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A fear of relational loss because of the growth of social media should be tempered by a consideration of the relational benefits that it helps us gain.


I’ve been thinking a lot about the kinds of things that affect our notions and behaviors in relation to friendship. After all, most of us desire to have friends, and understand that we must be a kind, loving, etc., to keep the friends we have. But what really drives the ways in which we approach friendship? What should?

I don’t know if I have answers, but I know I have thoughts and more questions...

New technologies have changed our understanding of friendship as a concept.

I spoke in a chapel recently with some colleagues at Biola University about the nature of friends in the modern world, a world in which friendships across virtual mediums are an aspect of many of our lives. One of our key topics of conversation was the way in which new technologies have changed our understanding of friendship as a concept.  We now “friend” people on Facebook and Instagram, and these “friends” - some of whom we have never met in real life - “like” our posts, etc.  

Friendship seems to have become about a thin type of affirmation, removed from any real intimacy between individuals. This sentence demonstrates a biased belief that true friendship involves some level of intimacy, some kind of deep knowing that I have yet to see in these virtual forums.

That said, I’m a big fan of social media - I love to tweet and gram and post because it provides a way for me to share my thoughts and life with others. Some of those others I know very well, but most of those others I know hardly at all.

Does Facebook inhibit our ability to be intimate?

I curate my digital presence to reflect who I am generally, what I think generally, and what I believe generally. But it is not a forum that I use for deep knowing. There’s a distance inherent in these spaces that doesn’t seem conducive to cultivating intimacy.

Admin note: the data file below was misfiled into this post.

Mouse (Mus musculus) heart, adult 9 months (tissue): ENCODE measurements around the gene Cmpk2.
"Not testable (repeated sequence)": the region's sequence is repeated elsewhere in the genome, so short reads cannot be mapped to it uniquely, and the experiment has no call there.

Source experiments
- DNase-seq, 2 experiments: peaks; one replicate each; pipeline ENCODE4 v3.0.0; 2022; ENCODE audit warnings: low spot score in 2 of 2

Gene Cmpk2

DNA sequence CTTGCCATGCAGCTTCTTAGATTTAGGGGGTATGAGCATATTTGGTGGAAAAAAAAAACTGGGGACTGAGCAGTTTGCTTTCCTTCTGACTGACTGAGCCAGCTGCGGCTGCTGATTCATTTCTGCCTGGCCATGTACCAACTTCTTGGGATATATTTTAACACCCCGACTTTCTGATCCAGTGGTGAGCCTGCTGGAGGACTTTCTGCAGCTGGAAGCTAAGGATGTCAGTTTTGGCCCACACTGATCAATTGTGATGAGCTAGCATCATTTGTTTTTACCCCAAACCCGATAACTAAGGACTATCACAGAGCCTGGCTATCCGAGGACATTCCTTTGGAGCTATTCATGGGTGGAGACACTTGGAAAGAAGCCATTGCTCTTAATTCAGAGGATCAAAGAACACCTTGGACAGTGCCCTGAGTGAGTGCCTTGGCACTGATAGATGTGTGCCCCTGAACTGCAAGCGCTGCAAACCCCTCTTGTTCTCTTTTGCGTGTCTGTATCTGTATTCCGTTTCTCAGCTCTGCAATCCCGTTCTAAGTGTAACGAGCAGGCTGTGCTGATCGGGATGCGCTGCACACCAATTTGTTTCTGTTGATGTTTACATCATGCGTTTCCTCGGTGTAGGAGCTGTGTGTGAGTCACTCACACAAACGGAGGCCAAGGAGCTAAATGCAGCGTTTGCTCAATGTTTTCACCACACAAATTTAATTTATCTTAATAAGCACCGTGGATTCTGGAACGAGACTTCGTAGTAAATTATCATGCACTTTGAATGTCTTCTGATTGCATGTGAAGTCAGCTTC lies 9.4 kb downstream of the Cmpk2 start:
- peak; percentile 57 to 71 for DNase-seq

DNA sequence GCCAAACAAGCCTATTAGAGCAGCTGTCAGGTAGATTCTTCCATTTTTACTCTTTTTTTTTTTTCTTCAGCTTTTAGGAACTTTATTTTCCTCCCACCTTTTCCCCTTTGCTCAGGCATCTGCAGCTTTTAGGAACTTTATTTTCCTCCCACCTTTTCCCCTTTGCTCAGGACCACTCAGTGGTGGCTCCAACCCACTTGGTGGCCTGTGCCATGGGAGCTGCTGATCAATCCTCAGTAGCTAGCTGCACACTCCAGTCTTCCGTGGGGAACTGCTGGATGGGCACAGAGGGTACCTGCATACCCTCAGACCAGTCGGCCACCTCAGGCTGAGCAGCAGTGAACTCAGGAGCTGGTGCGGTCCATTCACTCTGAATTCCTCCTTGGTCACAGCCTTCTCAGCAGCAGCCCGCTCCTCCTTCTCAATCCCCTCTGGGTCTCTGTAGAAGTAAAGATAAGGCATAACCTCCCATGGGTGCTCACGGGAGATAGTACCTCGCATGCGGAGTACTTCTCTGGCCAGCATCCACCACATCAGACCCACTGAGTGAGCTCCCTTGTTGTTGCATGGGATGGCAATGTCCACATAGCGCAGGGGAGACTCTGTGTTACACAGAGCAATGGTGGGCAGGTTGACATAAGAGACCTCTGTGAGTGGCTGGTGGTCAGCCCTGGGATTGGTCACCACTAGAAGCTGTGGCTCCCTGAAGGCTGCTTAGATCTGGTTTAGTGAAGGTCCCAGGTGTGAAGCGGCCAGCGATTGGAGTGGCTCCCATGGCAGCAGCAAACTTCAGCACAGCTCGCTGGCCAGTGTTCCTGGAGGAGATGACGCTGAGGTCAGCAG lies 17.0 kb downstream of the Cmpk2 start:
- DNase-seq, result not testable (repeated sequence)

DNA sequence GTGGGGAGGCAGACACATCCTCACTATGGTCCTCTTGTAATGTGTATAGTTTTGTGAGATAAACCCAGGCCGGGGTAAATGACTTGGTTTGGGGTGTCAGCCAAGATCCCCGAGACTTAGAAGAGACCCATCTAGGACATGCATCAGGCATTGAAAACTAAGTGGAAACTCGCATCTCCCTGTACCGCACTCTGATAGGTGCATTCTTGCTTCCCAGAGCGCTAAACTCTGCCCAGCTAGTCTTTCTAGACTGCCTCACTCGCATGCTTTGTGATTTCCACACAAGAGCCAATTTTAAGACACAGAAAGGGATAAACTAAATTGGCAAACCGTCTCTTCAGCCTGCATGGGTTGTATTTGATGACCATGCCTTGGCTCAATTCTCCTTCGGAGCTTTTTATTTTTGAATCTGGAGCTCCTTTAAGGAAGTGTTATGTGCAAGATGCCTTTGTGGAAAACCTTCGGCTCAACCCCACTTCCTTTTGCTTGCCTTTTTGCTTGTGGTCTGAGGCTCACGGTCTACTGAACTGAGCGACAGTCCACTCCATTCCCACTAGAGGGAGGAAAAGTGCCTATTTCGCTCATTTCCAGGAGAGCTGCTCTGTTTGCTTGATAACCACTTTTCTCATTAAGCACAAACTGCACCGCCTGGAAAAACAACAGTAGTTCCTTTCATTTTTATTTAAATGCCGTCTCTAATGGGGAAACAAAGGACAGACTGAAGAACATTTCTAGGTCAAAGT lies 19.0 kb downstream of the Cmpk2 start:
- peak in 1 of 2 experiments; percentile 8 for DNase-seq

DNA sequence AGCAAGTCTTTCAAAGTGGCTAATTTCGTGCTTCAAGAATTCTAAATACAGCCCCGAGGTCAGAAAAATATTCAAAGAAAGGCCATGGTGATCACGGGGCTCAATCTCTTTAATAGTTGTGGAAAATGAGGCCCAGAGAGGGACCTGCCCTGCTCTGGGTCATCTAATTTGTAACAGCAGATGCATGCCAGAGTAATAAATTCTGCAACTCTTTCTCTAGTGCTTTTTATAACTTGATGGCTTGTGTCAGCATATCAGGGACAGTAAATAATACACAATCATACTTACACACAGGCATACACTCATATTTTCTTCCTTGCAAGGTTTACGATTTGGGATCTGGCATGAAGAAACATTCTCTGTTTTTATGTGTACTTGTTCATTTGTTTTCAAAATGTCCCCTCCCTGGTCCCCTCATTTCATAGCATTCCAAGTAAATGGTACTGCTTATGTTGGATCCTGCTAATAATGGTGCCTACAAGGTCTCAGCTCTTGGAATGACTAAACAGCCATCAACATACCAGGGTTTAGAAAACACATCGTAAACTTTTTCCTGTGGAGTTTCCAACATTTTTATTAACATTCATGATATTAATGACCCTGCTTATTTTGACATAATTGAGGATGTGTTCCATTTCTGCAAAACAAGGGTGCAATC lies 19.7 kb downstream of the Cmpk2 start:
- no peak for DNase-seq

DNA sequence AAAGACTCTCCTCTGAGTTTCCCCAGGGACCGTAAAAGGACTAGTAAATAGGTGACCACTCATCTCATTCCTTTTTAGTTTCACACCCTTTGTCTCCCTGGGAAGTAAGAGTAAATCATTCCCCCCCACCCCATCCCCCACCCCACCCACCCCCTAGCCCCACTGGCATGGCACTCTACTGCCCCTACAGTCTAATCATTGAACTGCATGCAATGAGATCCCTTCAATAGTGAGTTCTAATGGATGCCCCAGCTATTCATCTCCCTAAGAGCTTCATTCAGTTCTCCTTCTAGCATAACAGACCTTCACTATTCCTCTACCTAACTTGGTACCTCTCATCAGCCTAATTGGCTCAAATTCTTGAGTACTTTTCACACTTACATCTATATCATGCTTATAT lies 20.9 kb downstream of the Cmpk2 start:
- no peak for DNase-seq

A student asked me this summer if I thought social media and technology was destructive of intimacy. Does Facebook inhibit our ability to be intimate? Are we unlearning the capacity to be close with another human being, to be transparent and vulnerable with another soul by embracing the virtual forums that tout connectivity despite cultivating distance?

We speak colloquially as though the virtual and the real are opposites - the real world is tangible, visible and impactful. The virtual world is somehow imaginary and somehow thin in comparison. Yet, the virtual connections we make have the power to impact us just as powerfully as the ones we participate in from day to day.

We can overemphasize the physical aspects of human contact and minimize the value of spiritual, intellectual, and psychological communion.

I believe that intimacy is both a physical and metaphysical interaction between two beings (human/human, God/human, etc.) and that it is not dependent on the physical to be true intimacy.  It is a "fullness" activity that allows us to "be" in our humanity.  

The bifurcation we unknowingly embrace (virtual vs. real, verbal vs. physical) has me worried; we can overemphasize the physical aspects of humanity and human contact and minimize the value of spiritual, intellectual, and psychological communion.

Yet just as technology can enhance "fullness" it can also decrease it. I don't ascribe to some people’s "doom and gloom" about the virtual world, but I do think attentiveness and caution are needed.

It strikes me that at the root of negative comments about social media is a fear of what is being lost. I believe that fear that should be replaced by meaningful engagement and critical consideration of the question of what really is lost in social media.  

As should the question of what is being gained

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